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The Death of the God–Man

Devotions

Throughout the Gospels Jesus confounds the expectations of His audience. He made grand claims about Himself, yet He was not prideful. His words had immediate relevance, but He never bothered much with the burning question of his day—Israel’s occupation by Rome. Most expected a politically triumphant Messiah. But Jesus cast His mission largely in terms of His suffering and death, something His disciples—and we today—have a hard time understanding.

Jesus’ words, “Now the Son of Man is glorified,” give us pause (v. 31). Surely Christ already had glory as the Son of God, the second Person of the Trinity, but Jesus here is referring to His glory as the Son of Man. For God to receive glory from His actions, Jesus’ life must reveal God to us (John 14:9).

For Jesus, suffering did not come only in His death. His whole ministry involved rejection and an abandonment of power (cf. Phil 2:5–11). His life gives full meaning to love, making His instruction to “love one another” (v. 34) truly new. Indeed, this is a revelation from God Himself about His essential character (1 John 4:8).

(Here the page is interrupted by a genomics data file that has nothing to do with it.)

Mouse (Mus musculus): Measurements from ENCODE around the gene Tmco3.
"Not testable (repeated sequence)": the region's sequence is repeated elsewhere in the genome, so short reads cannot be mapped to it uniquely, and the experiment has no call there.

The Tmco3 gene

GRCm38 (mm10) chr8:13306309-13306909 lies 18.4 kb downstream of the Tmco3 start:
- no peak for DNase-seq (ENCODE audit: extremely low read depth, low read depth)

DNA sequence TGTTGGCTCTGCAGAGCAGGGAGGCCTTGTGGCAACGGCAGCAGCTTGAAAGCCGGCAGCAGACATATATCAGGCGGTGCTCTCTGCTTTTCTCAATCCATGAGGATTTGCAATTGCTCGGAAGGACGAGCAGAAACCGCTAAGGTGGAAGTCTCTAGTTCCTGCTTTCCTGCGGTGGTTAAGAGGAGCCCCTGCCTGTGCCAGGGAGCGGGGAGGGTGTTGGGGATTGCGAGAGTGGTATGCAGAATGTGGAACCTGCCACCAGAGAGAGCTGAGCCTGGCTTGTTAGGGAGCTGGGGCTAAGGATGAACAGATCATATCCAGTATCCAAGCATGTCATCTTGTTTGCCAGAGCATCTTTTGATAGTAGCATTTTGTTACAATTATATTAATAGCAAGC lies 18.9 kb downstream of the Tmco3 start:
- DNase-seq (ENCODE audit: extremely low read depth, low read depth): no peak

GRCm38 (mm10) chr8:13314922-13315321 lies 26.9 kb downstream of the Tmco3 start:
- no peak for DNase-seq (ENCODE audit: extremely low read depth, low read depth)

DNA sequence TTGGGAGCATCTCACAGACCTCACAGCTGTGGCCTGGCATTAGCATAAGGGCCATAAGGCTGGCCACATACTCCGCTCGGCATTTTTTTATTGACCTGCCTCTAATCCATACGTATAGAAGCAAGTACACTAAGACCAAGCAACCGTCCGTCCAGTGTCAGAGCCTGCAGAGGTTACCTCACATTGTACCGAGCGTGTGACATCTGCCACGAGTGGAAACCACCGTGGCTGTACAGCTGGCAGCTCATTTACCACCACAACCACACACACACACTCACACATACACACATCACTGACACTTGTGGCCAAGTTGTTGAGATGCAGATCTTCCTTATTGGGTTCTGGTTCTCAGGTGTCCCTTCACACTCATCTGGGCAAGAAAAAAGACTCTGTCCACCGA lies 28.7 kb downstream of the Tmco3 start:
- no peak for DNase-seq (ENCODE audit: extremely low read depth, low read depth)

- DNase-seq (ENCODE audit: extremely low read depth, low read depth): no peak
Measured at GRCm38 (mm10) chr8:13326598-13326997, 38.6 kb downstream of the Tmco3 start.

Along with love, “glory” takes on new dimensions. The Father and Son glorify each other, and Jesus gives us the perfect example of a human will aligned with God’s will and purpose. Jesus shows us how to obey and please God, and we see how the Father completes this mutual relationship of love by responding with love for His Son.

Jesus was the victorious Messiah—but His victory required suffering, humility, and obedience. We might not always understand how suffering can be redeemed by God to become triumph, but we have the example of Jesus to assure us of God’s love and power to make things right.

Apply the Word

Christ’s cry, “My God, My God, why have you forsaken me?” (Matt. 27:46; see Ps. 22:1) came from real physical and spiritual agony on the cross. Psalm 22 begins with despair, but it ends on a note of triumph. Jesus knew that His victory would arise from suffering. We can have this confidence as well. We can be honest with God about our pain and still trust Him to bring us through and give us joy.

BY David Mathwin

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